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Coronary arteries - The coronary arteries supply blood to the heart muscle. The right coronary artery supplies both the left and the right heart; the left coronary artery supplies the left heart.
Atherosclerosis is a condition in which fatty material is deposited along the walls of arteries. This fatty material thickens, hardens, and may eventually block the arteries.
Atherosclerosis is just one of several types of "arterio"-sclerosis, which is characterized by thickening and hardening of artery walls, but the two terms are often used to mean the same thing.
Alternative Names: Arteriosclerosis; Hardening of the arteries; Plaque buildup - arteries
Causes, incidence, and risk factors: Atherosclerosis is a common disorder of the arteries. Fat, cholesterol and other substances accumulate in the walls of arteries and form "atheromas" or plaques.
Eventually, this fatty tissue can erode the wall of the artery, diminish its elasticity (stretchiness) and interfere with blood flow. Plaques can also rupture, causing debris to migrate downstream within an artery. This is a common cause of heart attack and stroke.
Clots can also form around the plaque deposits, further interfering with blood flow and posing added danger if they break off and travel to the heart, lungs, or brain. Many physicians now suspect that there is an immune system component to the problem (inflammation may help cause atherosclerosis).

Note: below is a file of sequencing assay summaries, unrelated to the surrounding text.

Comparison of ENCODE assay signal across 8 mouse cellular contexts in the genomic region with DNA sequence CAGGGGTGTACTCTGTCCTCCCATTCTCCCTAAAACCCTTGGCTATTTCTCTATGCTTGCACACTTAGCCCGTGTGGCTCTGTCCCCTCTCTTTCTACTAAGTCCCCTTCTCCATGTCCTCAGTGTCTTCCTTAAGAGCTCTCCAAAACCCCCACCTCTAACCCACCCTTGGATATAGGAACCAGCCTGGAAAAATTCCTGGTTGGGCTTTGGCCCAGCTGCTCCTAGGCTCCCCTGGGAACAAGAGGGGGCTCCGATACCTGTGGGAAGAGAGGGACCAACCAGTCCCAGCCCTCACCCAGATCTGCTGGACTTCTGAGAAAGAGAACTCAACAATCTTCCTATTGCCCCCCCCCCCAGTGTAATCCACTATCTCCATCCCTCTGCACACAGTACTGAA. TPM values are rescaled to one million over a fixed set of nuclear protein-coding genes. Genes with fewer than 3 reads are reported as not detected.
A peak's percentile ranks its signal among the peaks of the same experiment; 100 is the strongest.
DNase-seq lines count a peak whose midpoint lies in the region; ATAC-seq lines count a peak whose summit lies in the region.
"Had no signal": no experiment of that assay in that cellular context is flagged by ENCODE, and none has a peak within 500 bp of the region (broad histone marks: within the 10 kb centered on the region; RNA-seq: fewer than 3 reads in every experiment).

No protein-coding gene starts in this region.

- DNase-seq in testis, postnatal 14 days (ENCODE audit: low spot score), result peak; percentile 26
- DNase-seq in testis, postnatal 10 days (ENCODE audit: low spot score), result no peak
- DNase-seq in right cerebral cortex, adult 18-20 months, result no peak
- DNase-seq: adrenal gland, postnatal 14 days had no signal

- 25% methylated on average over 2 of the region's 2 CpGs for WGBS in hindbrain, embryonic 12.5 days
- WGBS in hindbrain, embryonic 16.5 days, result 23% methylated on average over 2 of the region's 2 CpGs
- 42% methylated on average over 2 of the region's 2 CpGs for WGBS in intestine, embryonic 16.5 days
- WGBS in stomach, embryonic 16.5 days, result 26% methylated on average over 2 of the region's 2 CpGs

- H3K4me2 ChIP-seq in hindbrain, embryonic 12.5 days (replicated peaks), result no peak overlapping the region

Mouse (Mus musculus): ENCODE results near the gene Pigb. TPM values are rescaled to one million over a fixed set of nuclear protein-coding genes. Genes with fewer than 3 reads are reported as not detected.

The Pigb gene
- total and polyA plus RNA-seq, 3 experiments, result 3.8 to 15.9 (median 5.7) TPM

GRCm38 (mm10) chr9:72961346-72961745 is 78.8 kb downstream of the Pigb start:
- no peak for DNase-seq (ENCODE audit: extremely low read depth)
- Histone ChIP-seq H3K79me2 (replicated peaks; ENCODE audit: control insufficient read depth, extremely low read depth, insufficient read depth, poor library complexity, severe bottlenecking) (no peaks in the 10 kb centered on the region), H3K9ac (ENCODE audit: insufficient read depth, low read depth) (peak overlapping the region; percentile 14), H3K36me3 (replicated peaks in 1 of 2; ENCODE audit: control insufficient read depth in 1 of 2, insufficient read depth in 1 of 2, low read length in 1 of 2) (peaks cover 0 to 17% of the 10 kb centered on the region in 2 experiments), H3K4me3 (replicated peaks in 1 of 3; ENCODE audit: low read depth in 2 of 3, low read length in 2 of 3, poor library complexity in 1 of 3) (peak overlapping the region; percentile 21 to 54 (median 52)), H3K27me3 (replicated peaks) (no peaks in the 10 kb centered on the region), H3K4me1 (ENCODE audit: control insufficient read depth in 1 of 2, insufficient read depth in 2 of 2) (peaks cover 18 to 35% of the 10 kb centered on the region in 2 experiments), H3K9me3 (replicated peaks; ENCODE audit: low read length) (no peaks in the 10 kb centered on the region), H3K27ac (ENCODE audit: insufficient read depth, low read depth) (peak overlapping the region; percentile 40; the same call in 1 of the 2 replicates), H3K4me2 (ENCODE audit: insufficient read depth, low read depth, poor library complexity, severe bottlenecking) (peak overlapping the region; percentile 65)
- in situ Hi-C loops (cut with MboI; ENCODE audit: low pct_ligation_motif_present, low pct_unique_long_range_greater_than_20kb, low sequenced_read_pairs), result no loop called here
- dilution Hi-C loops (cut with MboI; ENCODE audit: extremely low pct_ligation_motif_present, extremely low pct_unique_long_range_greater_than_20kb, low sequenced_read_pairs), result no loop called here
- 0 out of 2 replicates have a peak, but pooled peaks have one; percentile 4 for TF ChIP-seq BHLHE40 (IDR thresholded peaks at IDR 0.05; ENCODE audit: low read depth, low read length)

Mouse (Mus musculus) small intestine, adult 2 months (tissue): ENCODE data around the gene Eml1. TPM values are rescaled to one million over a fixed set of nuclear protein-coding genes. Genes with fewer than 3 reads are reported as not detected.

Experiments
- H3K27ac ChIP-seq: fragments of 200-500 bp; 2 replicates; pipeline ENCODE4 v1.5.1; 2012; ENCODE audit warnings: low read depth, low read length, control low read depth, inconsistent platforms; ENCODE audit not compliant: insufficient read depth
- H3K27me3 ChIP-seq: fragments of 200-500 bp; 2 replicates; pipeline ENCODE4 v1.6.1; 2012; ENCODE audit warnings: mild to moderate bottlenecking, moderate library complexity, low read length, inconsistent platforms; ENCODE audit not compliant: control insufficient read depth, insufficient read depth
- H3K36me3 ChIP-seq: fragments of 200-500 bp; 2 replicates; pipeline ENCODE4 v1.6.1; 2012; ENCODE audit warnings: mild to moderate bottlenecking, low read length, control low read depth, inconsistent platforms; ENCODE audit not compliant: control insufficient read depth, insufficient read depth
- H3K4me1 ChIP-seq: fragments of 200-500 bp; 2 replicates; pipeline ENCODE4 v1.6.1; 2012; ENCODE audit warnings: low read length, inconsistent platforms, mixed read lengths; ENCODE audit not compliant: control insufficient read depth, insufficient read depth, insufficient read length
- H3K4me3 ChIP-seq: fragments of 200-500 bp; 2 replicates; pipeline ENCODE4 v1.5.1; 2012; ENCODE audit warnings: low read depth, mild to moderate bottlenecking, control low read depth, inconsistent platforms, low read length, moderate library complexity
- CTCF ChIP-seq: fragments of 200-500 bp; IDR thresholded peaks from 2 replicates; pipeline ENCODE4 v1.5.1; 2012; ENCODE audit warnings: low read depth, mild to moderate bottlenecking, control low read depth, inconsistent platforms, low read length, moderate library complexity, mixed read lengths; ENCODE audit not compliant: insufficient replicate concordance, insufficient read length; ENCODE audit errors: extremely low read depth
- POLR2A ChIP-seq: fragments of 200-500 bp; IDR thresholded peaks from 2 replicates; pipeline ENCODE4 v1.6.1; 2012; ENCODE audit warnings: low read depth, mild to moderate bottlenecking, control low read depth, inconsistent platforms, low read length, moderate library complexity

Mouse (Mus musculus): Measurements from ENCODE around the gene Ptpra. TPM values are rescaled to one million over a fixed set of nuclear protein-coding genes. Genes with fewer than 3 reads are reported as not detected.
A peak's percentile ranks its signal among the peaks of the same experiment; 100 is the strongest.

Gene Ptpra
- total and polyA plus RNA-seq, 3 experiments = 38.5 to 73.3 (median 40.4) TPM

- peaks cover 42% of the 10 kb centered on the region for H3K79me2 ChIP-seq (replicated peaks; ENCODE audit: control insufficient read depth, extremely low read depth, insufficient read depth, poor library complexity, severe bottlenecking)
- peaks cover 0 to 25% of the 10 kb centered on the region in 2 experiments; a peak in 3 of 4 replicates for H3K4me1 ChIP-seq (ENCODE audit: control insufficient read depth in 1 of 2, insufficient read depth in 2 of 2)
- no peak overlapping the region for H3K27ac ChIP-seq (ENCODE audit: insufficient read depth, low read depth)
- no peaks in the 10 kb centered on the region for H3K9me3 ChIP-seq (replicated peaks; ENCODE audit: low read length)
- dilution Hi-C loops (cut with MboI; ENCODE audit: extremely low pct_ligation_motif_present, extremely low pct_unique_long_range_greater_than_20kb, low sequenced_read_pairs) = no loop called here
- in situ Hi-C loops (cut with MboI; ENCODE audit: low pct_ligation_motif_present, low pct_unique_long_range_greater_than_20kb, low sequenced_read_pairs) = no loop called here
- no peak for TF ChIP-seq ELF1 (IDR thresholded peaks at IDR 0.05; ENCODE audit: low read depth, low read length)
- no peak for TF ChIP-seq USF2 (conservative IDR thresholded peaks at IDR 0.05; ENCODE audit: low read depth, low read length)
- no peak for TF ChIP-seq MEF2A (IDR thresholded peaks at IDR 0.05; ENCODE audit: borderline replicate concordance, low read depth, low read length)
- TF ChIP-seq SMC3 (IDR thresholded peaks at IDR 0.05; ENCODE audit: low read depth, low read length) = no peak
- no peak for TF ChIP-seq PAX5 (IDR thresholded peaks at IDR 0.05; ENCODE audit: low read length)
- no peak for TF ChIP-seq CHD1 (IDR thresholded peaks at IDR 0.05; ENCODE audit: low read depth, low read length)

When blood flow in the arteries to heart muscle becomes severely restricted, it leads to symptoms like chest pain.
Risk factors include smoking, diabetes, obesity, high blood cholesterol, a diet high in fats, and having a personal or family history of heart disease. Cerebrovascular disease, peripheral vascular disease, high blood pressure, and kidney disease involving dialysis are also disorders that may also be associated with atherosclerosis.
Symptoms: Atherosclerosis often shows no symptoms until flow within a blood vessel has become seriously compromised. Typical symptoms of atherosclerosis include chest pain when a coronary artery is involved, or leg pain when a leg artery is involved. Sometimes symptoms occur only with exertion. In some people, however, they may occur at rest.
Signs and tests: Atherosclerosis may not be diagnosed until symptoms develop. Prior to complications, atherosclerosis may be noted by the presence of a "bruit" (a whooshing or blowing sound heard over the artery with a stethoscope). The affected area may have a decreased pulse.
Tests that indicate atherosclerosis (or complications) include:
- An abnormal difference between the blood pressure of the ankle and arm (ankle/brachial index, or ABI)
- Doppler study of the affected area
- Ultrasonic Duplex scanning
- CT scan of the affected area
- Magnetic resonance arteriography (MRA)
- Arteriography of the affected area
- Intravascular ultrasound (IVUS) of the affected vessels
- Cardiac stress testing
Atherosclerosis is a disease of the arteries in which fatty material is deposited in the vessel wall, resulting in narrowing and eventual impairment of blood flow. Severely restricted blood flow in the arteries to the heart muscle leads to symptoms such as chest pain. Atherosclerosis shows no symptoms until a complication occurs.